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Photo by Jijing Song and Juan Shi, Bejing Forestry University, Bugwood.org
The Japanese pine sawyer (Monochamus alternatus) is primarily a pest of pine trees, but can also feed on other conifers. It is a major vector of the pine wood nematode, Bursaphelenchus xylophilus, which transmits the bacterium causing pine wilt disease. It is native to Asia and is presently not known to occur in the United States. Surveys are conducted because of the presence of potential host material in Wyoming and this pest is attracted to the same lure as other targeted bark beetles. To date, it has not been found in Wyoming. Three hundred twelve traps have been placed throughout twenty-one counties in Wyoming since 2010.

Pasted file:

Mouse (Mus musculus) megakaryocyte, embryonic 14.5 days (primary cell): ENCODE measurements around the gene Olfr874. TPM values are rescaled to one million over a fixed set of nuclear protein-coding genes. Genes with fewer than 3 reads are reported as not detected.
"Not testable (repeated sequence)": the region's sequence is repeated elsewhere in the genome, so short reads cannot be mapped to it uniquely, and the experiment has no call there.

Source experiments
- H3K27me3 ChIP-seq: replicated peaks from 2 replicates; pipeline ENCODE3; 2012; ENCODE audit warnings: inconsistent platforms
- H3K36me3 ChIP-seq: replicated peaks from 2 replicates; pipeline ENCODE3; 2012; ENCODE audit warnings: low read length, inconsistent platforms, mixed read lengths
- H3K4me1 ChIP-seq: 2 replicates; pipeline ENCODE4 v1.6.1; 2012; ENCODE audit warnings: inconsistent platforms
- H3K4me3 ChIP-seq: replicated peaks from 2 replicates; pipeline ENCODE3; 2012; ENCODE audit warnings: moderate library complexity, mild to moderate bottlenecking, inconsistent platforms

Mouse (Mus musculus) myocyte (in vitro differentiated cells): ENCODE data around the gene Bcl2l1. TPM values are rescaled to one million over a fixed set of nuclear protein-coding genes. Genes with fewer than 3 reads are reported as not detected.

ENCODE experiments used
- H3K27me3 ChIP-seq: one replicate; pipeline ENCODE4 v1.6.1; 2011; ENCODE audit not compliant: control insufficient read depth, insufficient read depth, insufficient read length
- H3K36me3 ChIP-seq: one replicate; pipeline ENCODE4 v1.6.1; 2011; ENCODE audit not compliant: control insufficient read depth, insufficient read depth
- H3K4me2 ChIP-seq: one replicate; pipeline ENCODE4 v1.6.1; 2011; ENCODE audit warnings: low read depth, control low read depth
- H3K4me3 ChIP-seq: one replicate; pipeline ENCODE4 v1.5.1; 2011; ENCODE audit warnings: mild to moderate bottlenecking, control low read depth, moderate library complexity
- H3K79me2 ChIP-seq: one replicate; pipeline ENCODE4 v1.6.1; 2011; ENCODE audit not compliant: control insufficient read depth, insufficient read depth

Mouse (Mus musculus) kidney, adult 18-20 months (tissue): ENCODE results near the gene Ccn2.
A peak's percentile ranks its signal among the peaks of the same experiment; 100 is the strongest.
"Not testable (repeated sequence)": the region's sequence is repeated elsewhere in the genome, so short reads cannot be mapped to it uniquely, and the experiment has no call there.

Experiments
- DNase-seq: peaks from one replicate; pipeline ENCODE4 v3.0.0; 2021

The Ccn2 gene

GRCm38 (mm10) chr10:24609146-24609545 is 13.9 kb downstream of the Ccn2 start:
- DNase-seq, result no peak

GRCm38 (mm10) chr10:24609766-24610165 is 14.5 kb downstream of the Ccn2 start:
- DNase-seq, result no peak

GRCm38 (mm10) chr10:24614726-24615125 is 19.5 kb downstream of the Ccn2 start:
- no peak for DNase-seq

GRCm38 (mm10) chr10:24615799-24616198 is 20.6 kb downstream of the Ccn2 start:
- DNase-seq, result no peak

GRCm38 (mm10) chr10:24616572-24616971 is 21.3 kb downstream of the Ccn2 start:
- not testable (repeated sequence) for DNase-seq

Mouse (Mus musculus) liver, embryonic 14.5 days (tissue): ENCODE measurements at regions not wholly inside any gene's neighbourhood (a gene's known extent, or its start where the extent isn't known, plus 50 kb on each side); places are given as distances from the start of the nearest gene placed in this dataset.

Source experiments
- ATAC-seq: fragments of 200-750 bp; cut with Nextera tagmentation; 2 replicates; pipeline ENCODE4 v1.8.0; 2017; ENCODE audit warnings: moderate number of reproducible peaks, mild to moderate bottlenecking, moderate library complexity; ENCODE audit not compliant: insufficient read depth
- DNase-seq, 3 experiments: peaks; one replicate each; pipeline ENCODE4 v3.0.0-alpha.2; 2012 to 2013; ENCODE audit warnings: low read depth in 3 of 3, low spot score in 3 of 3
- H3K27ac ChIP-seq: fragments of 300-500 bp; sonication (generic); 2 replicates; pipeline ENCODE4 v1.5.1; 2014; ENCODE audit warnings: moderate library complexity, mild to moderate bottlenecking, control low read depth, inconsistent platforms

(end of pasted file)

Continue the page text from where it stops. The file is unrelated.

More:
The Japanese pine sawyer bark beetle survey is conducted by the Animal and Plant Health Inspection Service, Plant Protection and Quarantine. A Lindgren funnel trap with host attractant is placed on or near the host plant from May until September. If suspects are found they are sent to a regional entomologist for further identification.